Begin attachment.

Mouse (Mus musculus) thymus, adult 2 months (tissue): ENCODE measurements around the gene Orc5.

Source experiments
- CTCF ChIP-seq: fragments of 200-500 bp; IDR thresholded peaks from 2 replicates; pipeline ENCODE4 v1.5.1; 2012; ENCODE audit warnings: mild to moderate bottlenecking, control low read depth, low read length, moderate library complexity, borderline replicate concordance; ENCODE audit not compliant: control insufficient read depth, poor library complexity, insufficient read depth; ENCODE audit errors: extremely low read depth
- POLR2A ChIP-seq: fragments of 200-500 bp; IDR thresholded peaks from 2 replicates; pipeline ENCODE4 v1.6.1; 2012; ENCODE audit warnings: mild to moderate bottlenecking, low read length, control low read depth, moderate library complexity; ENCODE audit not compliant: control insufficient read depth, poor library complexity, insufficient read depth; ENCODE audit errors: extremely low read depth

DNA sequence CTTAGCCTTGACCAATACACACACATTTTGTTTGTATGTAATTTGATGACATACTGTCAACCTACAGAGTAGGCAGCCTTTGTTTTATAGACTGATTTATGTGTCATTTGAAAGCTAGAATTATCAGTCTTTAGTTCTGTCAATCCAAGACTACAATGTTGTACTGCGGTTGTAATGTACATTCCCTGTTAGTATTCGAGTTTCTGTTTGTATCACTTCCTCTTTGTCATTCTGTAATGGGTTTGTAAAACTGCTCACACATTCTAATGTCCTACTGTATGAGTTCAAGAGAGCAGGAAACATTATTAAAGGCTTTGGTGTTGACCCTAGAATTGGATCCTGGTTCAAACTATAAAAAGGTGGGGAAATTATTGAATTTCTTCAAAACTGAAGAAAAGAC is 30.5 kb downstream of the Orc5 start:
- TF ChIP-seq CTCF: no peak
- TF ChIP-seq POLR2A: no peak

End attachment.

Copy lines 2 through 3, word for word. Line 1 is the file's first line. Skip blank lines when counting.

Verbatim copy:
Source experiments
- CTCF ChIP-seq: fragments of 200-500 bp; IDR thresholded peaks from 2 replicates; pipeline ENCODE4 v1.5.1; 2012; ENCODE audit warnings: mild to moderate bottlenecking, control low read depth, low read length, moderate library complexity, borderline replicate concordance; ENCODE audit not compliant: control insufficient read depth, poor library complexity, insufficient read depth; ENCODE audit errors: extremely low read depth